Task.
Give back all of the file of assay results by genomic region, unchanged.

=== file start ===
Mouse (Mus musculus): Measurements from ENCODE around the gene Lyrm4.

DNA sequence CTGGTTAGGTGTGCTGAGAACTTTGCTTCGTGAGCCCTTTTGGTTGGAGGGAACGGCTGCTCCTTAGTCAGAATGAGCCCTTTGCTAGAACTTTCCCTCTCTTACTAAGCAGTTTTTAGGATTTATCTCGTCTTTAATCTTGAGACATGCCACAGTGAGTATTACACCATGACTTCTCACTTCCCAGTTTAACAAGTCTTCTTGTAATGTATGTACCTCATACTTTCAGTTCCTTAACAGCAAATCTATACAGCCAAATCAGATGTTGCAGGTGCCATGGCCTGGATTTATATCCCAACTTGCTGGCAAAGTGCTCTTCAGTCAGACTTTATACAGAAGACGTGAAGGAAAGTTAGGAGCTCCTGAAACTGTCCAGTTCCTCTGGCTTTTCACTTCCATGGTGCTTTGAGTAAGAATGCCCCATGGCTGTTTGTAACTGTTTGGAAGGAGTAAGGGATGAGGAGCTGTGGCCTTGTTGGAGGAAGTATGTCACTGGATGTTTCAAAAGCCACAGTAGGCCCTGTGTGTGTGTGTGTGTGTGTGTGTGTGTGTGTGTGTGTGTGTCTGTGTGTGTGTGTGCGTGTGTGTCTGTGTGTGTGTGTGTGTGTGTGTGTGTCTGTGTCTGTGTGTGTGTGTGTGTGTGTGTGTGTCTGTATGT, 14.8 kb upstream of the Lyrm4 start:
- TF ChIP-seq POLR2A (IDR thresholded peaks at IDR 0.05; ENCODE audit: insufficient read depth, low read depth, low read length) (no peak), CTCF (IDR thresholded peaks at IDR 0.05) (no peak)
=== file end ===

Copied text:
Mouse (Mus musculus): Measurements from ENCODE around the gene Lyrm4.

DNA sequence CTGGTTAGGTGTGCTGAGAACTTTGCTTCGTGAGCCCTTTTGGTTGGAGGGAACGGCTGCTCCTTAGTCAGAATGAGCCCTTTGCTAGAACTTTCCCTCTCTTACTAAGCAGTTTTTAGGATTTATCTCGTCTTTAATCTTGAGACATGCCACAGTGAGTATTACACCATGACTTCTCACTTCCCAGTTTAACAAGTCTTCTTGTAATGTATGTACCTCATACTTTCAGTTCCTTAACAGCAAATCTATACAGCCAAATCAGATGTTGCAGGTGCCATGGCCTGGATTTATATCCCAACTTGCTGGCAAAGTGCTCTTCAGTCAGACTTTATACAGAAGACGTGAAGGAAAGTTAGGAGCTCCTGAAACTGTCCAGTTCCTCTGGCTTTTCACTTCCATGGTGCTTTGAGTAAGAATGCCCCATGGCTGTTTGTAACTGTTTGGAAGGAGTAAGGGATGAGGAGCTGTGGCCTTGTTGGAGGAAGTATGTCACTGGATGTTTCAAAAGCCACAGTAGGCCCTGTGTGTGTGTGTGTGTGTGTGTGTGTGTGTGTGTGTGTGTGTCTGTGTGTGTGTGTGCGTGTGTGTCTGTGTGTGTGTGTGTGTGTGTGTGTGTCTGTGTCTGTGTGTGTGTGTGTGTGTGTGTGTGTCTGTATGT, 14.8 kb upstream of the Lyrm4 start:
- TF ChIP-seq POLR2A (IDR thresholded peaks at IDR 0.05; ENCODE audit: insufficient read depth, low read depth, low read length) (no peak), CTCF (IDR thresholded peaks at IDR 0.05) (no peak)